Tuesday, February 23, 2010

GLC Calls For Ecological Separation To Stop Asian Carp

Feb 23: The Great Lakes Commission (GLC) has called on Congress and the U.S. Army Corps of Engineers to embrace a clear goal of ecological separation of the Great Lakes and Mississippi River watersheds as the key, permanent strategy in the war against Asian carp and their threatened invasion of the Great Lakes. The resolution, approved by the Commission, asks Congress to provide the Corps with authority and substantial resources to complete the study of ecological separation -- defined as prevention of the movement of invasive species between the watersheds -- and to accelerate completion of the Chicago Sanitary and Ship Canal portion of the study to September 2011.

    The resolution also calls for accelerating the timetable for full operation of the Asian carp barrier system on the Chicago Ship and Sanitary Canal and to establish structural measures to prevent the inadvertent introduction of Asian carp from floodwaters of the Des Plaines River into the canal, and ultimately the Great Lakes. The action took place at the Commission's 2010 Semiannual Meeting in Washington, DC where the eight member states of the Commission, along with associate Canadian member provinces of Ontario and Québec, voiced consensus on the need to inhibit further movement of Asian carp northward to the Great Lakes.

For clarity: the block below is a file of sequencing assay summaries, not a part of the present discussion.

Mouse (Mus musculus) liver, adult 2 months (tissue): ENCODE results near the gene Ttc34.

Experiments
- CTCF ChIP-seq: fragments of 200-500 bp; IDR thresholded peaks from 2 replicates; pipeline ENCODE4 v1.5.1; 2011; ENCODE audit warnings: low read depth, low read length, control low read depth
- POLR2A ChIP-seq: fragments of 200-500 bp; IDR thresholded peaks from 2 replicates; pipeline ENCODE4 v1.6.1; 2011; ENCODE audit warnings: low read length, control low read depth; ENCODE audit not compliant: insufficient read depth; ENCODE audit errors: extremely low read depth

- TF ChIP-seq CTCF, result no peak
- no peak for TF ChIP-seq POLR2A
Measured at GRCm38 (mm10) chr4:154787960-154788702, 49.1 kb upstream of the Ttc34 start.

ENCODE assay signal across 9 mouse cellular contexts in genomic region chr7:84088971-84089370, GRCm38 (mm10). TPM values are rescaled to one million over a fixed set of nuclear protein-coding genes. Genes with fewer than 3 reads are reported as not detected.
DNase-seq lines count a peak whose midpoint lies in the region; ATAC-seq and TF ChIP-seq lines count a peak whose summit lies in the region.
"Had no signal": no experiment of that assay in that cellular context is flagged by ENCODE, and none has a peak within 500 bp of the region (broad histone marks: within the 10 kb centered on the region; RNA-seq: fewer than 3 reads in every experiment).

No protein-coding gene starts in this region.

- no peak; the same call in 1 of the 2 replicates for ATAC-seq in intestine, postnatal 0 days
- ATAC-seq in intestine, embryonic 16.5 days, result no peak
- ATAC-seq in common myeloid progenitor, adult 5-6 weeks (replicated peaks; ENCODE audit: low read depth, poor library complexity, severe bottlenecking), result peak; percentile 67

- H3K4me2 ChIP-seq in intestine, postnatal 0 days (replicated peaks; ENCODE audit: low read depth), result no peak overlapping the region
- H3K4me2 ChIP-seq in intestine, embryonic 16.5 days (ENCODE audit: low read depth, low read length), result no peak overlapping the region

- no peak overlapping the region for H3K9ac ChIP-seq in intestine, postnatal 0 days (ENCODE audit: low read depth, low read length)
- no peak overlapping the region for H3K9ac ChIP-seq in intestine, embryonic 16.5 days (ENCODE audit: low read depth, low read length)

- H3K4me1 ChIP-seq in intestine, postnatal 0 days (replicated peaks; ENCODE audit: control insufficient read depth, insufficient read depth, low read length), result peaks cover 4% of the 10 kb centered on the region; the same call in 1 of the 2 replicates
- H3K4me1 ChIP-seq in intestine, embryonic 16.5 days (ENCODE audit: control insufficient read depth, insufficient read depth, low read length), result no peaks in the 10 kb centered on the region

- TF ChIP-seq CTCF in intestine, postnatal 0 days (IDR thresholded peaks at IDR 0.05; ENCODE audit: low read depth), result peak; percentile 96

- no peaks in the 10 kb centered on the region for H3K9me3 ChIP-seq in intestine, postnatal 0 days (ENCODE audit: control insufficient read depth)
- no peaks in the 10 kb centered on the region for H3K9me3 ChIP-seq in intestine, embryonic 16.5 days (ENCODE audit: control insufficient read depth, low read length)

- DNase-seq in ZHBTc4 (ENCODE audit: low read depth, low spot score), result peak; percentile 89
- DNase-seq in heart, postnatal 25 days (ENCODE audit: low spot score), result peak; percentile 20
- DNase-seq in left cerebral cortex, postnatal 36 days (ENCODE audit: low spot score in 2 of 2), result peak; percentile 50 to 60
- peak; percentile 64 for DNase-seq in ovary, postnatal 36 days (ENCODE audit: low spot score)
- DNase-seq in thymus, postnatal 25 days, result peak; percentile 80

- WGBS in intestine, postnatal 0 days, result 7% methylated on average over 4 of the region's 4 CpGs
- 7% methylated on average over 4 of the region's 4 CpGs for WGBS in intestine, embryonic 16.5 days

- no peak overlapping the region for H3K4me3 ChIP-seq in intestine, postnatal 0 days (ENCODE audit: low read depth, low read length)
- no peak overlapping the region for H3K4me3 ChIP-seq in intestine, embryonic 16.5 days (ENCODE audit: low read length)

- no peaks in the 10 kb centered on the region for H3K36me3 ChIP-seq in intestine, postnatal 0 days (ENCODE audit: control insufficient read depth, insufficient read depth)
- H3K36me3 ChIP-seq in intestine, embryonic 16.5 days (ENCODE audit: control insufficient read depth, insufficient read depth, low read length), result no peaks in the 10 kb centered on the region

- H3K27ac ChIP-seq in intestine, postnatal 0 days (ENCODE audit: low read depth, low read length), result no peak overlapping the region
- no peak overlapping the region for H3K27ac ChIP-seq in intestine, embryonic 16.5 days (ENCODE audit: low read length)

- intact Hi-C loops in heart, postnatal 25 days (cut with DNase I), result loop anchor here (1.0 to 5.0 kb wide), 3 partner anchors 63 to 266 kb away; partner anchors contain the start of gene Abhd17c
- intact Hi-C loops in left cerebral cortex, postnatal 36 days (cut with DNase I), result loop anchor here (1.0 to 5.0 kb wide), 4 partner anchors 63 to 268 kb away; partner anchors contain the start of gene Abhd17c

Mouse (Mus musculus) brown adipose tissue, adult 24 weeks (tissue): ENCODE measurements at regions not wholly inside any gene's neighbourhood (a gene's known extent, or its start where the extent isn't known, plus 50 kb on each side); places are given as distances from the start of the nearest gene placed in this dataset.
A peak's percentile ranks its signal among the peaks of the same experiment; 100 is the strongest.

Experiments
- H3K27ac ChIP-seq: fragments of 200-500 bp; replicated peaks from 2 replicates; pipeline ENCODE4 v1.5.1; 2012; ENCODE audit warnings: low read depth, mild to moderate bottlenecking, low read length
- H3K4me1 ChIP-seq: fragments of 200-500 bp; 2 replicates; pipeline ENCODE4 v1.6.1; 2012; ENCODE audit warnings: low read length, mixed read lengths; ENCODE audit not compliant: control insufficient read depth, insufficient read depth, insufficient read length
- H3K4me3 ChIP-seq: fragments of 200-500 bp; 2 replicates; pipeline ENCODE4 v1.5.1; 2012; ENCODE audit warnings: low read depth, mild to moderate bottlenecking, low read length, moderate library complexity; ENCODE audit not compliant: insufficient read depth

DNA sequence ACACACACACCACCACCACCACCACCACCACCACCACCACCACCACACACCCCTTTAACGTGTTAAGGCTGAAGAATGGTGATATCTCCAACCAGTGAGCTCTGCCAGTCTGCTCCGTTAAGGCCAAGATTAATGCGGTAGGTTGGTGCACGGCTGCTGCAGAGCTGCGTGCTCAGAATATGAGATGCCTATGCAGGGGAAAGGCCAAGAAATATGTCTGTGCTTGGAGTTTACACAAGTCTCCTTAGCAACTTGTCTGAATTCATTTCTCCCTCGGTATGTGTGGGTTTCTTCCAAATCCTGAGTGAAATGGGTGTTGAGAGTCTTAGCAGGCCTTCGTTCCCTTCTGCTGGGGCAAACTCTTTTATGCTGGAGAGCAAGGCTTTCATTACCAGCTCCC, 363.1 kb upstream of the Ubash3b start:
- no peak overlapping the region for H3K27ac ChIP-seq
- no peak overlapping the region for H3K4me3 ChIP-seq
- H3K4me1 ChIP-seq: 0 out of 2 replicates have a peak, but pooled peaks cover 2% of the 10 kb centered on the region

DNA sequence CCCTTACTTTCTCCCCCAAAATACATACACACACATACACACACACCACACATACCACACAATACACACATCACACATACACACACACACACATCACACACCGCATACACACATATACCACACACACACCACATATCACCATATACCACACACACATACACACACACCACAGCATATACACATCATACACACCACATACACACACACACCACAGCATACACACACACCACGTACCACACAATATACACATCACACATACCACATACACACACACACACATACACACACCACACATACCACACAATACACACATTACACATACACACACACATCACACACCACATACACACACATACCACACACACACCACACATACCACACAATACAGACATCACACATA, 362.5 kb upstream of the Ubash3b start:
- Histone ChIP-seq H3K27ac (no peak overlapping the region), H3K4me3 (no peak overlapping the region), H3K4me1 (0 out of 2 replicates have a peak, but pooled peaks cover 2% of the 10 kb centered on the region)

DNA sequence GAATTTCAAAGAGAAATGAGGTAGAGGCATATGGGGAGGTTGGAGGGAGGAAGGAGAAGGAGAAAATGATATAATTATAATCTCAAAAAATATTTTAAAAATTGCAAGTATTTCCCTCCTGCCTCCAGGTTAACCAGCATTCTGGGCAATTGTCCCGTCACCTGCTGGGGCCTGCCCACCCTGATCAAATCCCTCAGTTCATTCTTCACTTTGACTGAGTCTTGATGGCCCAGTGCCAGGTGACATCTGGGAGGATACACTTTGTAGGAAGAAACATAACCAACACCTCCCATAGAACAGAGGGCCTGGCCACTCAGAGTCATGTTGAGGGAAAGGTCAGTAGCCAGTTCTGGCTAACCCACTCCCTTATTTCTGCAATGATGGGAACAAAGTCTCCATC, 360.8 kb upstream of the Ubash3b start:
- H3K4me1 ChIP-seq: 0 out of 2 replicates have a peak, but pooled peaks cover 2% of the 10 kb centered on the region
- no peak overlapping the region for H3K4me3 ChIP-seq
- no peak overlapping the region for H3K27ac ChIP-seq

In other Commission business, implementation and ongoing support for the Great Lakes Restoration Initiative (GLRI) were key focal points of the Great Lakes Commission's federal legislative priorities for FY 2011, formally released at the meeting. The Commission's federal priorities, outlined in the publication "Fulfilling the Promise for the Great Lakes: Advancing Great Lakes Restoration and Economic Revitalization," are largely driven by the GLRI's five focus areas: aquatic invasive species, contaminated sediments, nonpoint source pollution, degraded wetlands and threatened fish and wildlife resources. Enacted by Congress with full funding of $475 million for FY 2010, the GLRI is planned as a five-year program to restore and protect the Great Lakes. The Administration has proposed funding at a level of $300 million for FY 2011. The complete GLC 2011 legislation program is available from the Commission's website indicated below.
    Access a release from GLC (click here). Access links to the Resolution details (click here, to be posted soon). Access the GLC FY11 Legislative Priorities (click here).

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